—on the F—a woman scrolls, swipes—and eats—bits of pastry—out of a brown bag—her round face—surrounded—by shoulder-length—greasy hair—behind me—a little boy to his friend—I’m scared of the president—that’s so sad—I say outloud—I’m not afraid—the woman beside me says—I voted for him—do you regret it now?—Nope—some Mexicans held up my friend—now because of him—just because of him—352 Mexicans—have been removed—from Staten Island—and I’m happy—gone—swiped—away—mothers, fathers, children—some get off—some get on—a young man—in a tee-shirt and running shorts—stares into his cell—a man with a black beard—gold colored shawl—switches the screen—hundreds of Muslim men bowing—over his shoulder—I try to catch the name—of the Imam—over his shoulder—the ever-shifting—wall between us—one after another—we take the escalator—up and out—at Broadway Lafayette—scrolling through—our options— (24 July 2017)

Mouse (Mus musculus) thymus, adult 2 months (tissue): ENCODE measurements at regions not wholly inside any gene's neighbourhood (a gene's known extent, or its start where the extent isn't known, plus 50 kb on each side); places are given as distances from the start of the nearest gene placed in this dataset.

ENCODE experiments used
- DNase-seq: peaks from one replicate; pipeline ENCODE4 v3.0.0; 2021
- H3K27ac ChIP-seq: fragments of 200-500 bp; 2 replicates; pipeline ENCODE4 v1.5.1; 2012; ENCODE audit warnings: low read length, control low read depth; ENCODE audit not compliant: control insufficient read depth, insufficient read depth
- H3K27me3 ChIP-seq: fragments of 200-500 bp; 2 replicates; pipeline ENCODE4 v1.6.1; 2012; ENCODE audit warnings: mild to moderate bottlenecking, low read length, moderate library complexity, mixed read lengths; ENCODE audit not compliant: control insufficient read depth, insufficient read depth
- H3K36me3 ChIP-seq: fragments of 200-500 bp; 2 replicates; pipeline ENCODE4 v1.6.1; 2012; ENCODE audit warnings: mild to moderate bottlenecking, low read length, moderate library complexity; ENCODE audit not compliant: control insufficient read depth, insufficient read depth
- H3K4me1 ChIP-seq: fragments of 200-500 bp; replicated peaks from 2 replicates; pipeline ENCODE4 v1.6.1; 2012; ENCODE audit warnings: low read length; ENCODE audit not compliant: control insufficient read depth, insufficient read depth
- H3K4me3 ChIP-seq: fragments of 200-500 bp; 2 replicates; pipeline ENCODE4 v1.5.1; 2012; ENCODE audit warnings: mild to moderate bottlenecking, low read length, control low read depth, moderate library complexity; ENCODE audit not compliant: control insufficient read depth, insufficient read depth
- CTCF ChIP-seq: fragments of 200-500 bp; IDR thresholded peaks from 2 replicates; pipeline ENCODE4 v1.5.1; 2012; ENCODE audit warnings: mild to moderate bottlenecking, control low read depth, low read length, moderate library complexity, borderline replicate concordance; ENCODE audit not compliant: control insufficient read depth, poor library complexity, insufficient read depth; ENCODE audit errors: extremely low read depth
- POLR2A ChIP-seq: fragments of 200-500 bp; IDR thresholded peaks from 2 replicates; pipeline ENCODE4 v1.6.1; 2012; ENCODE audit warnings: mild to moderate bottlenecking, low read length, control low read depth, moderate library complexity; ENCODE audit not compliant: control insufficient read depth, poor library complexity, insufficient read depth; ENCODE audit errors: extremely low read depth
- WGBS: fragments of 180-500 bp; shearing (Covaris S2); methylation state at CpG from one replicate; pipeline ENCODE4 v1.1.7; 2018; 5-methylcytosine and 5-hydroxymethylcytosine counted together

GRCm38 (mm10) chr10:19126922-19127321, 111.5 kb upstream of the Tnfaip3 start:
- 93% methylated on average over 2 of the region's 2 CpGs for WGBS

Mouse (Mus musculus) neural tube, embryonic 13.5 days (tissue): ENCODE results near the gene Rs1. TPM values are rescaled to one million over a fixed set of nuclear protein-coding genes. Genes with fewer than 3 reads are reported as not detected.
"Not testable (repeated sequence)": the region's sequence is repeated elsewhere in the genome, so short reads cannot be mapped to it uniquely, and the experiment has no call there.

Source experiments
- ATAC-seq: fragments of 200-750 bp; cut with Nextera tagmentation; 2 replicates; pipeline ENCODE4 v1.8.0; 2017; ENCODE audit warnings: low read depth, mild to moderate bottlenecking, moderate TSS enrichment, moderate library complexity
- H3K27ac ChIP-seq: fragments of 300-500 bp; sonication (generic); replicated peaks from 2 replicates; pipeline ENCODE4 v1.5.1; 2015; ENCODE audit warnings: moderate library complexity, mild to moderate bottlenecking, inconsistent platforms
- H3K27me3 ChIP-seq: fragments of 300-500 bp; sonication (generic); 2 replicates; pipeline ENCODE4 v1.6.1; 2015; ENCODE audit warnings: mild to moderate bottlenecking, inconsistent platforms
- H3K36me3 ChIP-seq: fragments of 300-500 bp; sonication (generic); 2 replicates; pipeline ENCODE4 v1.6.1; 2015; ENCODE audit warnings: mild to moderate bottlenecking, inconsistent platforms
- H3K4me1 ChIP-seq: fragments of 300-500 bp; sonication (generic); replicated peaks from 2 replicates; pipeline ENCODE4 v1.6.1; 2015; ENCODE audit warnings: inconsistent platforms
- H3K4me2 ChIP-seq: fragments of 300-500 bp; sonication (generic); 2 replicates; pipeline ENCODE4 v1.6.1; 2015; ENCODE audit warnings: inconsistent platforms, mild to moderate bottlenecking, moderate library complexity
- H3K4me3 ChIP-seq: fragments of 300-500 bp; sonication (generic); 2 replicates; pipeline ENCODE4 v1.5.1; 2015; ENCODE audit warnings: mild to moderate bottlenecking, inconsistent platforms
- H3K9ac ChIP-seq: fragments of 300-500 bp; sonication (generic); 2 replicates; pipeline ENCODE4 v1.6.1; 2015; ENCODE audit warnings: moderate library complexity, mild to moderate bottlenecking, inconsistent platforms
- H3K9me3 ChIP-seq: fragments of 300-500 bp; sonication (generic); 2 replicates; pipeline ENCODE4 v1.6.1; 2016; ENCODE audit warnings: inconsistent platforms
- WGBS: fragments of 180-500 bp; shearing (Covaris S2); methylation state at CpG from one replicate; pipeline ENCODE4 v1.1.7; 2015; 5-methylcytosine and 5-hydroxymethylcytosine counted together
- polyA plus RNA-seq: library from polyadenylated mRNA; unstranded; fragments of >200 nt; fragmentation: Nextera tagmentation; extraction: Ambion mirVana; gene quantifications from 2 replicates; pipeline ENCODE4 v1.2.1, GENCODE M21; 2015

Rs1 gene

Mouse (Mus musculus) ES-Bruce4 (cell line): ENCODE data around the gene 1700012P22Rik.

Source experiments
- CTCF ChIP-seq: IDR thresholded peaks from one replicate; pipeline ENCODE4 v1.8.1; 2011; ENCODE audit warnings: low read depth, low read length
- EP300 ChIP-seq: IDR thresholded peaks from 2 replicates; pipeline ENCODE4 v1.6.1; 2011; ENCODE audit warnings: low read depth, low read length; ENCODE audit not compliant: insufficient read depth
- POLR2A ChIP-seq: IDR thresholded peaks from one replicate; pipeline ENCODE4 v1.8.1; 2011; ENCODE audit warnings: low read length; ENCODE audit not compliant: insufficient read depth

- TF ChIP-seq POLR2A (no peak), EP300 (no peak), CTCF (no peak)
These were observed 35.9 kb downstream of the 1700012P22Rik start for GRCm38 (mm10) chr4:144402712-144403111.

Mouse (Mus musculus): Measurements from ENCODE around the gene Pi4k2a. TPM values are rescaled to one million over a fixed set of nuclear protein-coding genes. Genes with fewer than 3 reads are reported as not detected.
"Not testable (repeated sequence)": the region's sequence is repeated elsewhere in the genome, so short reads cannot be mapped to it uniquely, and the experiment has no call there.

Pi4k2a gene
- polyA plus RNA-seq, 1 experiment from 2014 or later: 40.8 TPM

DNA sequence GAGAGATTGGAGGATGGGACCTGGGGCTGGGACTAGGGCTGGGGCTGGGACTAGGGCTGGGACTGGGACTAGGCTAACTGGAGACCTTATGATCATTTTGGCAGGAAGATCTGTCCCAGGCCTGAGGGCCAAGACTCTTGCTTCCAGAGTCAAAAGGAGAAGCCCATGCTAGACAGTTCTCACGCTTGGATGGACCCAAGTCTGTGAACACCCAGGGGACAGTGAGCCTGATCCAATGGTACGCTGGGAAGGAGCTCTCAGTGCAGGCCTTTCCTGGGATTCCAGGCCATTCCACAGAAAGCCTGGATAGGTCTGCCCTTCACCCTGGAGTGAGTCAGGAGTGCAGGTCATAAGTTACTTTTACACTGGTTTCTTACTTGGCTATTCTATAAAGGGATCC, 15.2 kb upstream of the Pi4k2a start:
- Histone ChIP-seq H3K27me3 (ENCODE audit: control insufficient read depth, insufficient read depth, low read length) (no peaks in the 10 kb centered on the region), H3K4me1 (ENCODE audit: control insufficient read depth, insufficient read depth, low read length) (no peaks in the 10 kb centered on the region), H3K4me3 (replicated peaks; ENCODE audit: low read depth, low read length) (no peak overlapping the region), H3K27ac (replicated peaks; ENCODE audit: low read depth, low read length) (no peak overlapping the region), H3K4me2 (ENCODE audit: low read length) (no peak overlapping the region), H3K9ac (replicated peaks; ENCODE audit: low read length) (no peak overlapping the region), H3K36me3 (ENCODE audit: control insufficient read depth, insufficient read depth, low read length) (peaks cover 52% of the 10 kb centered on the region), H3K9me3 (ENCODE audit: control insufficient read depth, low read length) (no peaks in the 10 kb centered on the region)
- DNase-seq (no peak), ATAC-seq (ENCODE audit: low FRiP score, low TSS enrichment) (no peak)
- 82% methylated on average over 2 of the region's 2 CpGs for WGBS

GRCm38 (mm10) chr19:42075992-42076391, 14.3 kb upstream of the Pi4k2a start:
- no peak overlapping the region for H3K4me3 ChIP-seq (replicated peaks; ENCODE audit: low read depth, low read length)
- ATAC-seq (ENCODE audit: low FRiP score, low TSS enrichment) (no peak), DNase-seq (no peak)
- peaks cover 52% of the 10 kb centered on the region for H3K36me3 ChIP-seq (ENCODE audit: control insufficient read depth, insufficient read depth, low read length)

First published in Journal of Poetics Research.
Barbara Henning is the author of several collections of poetry, her most recent A Day Like Today (Negative Capability Press 2015). Other recents include A Swift Passage (Quale Press), Cities and Memory (Chax Press) and a collection of object-sonnets, My Autobiography (United Artists). She has published three novels, Thirty Miles to Rosebud, You Me and the Insects and Black Lace, and she is the editor of Looking Up Harryette Mullen and The Collected Prose of Bobbie Louise Hawkins. Born in Detroit, Barbara lives in Brooklyn and teaches for Long Island University, as well as writers.com. http://barbarahenning.com